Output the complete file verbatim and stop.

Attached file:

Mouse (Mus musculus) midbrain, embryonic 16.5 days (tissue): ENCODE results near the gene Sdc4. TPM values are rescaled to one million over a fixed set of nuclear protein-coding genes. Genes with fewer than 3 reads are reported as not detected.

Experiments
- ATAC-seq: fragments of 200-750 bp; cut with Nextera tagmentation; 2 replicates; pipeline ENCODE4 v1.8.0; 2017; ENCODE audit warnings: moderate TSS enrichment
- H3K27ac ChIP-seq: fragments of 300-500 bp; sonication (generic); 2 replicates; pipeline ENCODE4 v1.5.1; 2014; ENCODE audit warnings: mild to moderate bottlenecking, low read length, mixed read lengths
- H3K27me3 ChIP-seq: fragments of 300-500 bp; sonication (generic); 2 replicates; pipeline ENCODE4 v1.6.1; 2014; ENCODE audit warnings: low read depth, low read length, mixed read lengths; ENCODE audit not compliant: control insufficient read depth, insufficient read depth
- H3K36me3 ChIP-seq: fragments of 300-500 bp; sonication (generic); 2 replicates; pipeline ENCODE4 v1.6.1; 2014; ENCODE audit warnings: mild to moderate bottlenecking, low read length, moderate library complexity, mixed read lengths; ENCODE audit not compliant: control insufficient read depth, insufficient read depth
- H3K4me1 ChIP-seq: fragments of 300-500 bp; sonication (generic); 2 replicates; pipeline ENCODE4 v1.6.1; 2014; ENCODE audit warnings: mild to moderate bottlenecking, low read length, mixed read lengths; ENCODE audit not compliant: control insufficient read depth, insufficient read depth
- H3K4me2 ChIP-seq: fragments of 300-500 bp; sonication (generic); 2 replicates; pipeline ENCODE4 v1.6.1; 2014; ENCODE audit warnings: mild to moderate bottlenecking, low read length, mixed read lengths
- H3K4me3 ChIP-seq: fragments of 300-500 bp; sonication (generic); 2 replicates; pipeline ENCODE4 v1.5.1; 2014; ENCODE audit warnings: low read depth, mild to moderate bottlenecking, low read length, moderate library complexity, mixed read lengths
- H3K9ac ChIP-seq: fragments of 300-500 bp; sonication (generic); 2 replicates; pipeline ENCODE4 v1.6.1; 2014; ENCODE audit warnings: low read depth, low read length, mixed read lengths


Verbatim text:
Mouse (Mus musculus) midbrain, embryonic 16.5 days (tissue): ENCODE results near the gene Sdc4. TPM values are rescaled to one million over a fixed set of nuclear protein-coding genes. Genes with fewer than 3 reads are reported as not detected.

Experiments
- ATAC-seq: fragments of 200-750 bp; cut with Nextera tagmentation; 2 replicates; pipeline ENCODE4 v1.8.0; 2017; ENCODE audit warnings: moderate TSS enrichment
- H3K27ac ChIP-seq: fragments of 300-500 bp; sonication (generic); 2 replicates; pipeline ENCODE4 v1.5.1; 2014; ENCODE audit warnings: mild to moderate bottlenecking, low read length, mixed read lengths
- H3K27me3 ChIP-seq: fragments of 300-500 bp; sonication (generic); 2 replicates; pipeline ENCODE4 v1.6.1; 2014; ENCODE audit warnings: low read depth, low read length, mixed read lengths; ENCODE audit not compliant: control insufficient read depth, insufficient read depth
- H3K36me3 ChIP-seq: fragments of 300-500 bp; sonication (generic); 2 replicates; pipeline ENCODE4 v1.6.1; 2014; ENCODE audit warnings: mild to moderate bottlenecking, low read length, moderate library complexity, mixed read lengths; ENCODE audit not compliant: control insufficient read depth, insufficient read depth
- H3K4me1 ChIP-seq: fragments of 300-500 bp; sonication (generic); 2 replicates; pipeline ENCODE4 v1.6.1; 2014; ENCODE audit warnings: mild to moderate bottlenecking, low read length, mixed read lengths; ENCODE audit not compliant: control insufficient read depth, insufficient read depth
- H3K4me2 ChIP-seq: fragments of 300-500 bp; sonication (generic); 2 replicates; pipeline ENCODE4 v1.6.1; 2014; ENCODE audit warnings: mild to moderate bottlenecking, low read length, mixed read lengths
- H3K4me3 ChIP-seq: fragments of 300-500 bp; sonication (generic); 2 replicates; pipeline ENCODE4 v1.5.1; 2014; ENCODE audit warnings: low read depth, mild to moderate bottlenecking, low read length, moderate library complexity, mixed read lengths
- H3K9ac ChIP-seq: fragments of 300-500 bp; sonication (generic); 2 replicates; pipeline ENCODE4 v1.6.1; 2014; ENCODE audit warnings: low read depth, low read length, mixed read lengths